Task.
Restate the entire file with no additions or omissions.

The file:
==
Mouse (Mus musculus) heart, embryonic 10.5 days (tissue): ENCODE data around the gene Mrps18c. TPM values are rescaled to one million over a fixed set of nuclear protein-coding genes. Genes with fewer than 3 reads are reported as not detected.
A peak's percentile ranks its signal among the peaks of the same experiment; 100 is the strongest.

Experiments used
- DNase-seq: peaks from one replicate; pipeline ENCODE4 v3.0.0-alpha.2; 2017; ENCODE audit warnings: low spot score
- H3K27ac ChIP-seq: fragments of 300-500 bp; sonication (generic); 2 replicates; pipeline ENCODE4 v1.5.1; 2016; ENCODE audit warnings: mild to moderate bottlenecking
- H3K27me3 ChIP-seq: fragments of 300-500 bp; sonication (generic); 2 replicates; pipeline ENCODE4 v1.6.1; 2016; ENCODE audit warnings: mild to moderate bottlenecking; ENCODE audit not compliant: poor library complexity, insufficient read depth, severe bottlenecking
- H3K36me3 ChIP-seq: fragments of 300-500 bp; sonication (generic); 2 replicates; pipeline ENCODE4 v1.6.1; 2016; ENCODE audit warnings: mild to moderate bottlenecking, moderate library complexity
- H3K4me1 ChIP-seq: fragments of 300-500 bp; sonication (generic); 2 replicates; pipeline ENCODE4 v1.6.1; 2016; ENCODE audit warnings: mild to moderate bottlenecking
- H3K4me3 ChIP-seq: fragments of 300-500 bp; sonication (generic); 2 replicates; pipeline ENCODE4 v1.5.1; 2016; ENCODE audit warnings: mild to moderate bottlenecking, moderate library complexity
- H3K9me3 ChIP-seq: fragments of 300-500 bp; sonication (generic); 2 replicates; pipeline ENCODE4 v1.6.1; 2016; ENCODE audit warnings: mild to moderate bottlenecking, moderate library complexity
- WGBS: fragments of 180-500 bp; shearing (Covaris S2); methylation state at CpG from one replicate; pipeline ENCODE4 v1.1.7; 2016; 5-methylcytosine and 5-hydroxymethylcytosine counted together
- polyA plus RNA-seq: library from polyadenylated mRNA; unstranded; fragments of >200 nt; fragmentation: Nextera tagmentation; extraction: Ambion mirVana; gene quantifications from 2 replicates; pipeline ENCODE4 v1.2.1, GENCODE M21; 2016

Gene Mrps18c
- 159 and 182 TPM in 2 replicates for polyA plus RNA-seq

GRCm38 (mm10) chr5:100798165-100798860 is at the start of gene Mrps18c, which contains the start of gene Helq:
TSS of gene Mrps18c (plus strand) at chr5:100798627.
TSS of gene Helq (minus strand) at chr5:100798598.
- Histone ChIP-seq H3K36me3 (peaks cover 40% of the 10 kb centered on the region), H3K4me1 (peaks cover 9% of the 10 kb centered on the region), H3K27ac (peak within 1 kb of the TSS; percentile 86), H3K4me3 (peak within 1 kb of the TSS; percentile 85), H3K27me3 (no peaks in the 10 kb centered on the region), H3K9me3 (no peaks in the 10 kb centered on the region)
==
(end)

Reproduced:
Mouse (Mus musculus) heart, embryonic 10.5 days (tissue): ENCODE data around the gene Mrps18c. TPM values are rescaled to one million over a fixed set of nuclear protein-coding genes. Genes with fewer than 3 reads are reported as not detected.
A peak's percentile ranks its signal among the peaks of the same experiment; 100 is the strongest.

Experiments used
- DNase-seq: peaks from one replicate; pipeline ENCODE4 v3.0.0-alpha.2; 2017; ENCODE audit warnings: low spot score
- H3K27ac ChIP-seq: fragments of 300-500 bp; sonication (generic); 2 replicates; pipeline ENCODE4 v1.5.1; 2016; ENCODE audit warnings: mild to moderate bottlenecking
- H3K27me3 ChIP-seq: fragments of 300-500 bp; sonication (generic); 2 replicates; pipeline ENCODE4 v1.6.1; 2016; ENCODE audit warnings: mild to moderate bottlenecking; ENCODE audit not compliant: poor library complexity, insufficient read depth, severe bottlenecking
- H3K36me3 ChIP-seq: fragments of 300-500 bp; sonication (generic); 2 replicates; pipeline ENCODE4 v1.6.1; 2016; ENCODE audit warnings: mild to moderate bottlenecking, moderate library complexity
- H3K4me1 ChIP-seq: fragments of 300-500 bp; sonication (generic); 2 replicates; pipeline ENCODE4 v1.6.1; 2016; ENCODE audit warnings: mild to moderate bottlenecking
- H3K4me3 ChIP-seq: fragments of 300-500 bp; sonication (generic); 2 replicates; pipeline ENCODE4 v1.5.1; 2016; ENCODE audit warnings: mild to moderate bottlenecking, moderate library complexity
- H3K9me3 ChIP-seq: fragments of 300-500 bp; sonication (generic); 2 replicates; pipeline ENCODE4 v1.6.1; 2016; ENCODE audit warnings: mild to moderate bottlenecking, moderate library complexity
- WGBS: fragments of 180-500 bp; shearing (Covaris S2); methylation state at CpG from one replicate; pipeline ENCODE4 v1.1.7; 2016; 5-methylcytosine and 5-hydroxymethylcytosine counted together
- polyA plus RNA-seq: library from polyadenylated mRNA; unstranded; fragments of >200 nt; fragmentation: Nextera tagmentation; extraction: Ambion mirVana; gene quantifications from 2 replicates; pipeline ENCODE4 v1.2.1, GENCODE M21; 2016

Gene Mrps18c
- 159 and 182 TPM in 2 replicates for polyA plus RNA-seq

GRCm38 (mm10) chr5:100798165-100798860 is at the start of gene Mrps18c, which contains the start of gene Helq:
TSS of gene Mrps18c (plus strand) at chr5:100798627.
TSS of gene Helq (minus strand) at chr5:100798598.
- Histone ChIP-seq H3K36me3 (peaks cover 40% of the 10 kb centered on the region), H3K4me1 (peaks cover 9% of the 10 kb centered on the region), H3K27ac (peak within 1 kb of the TSS; percentile 86), H3K4me3 (peak within 1 kb of the TSS; percentile 85), H3K27me3 (no peaks in the 10 kb centered on the region), H3K9me3 (no peaks in the 10 kb centered on the region)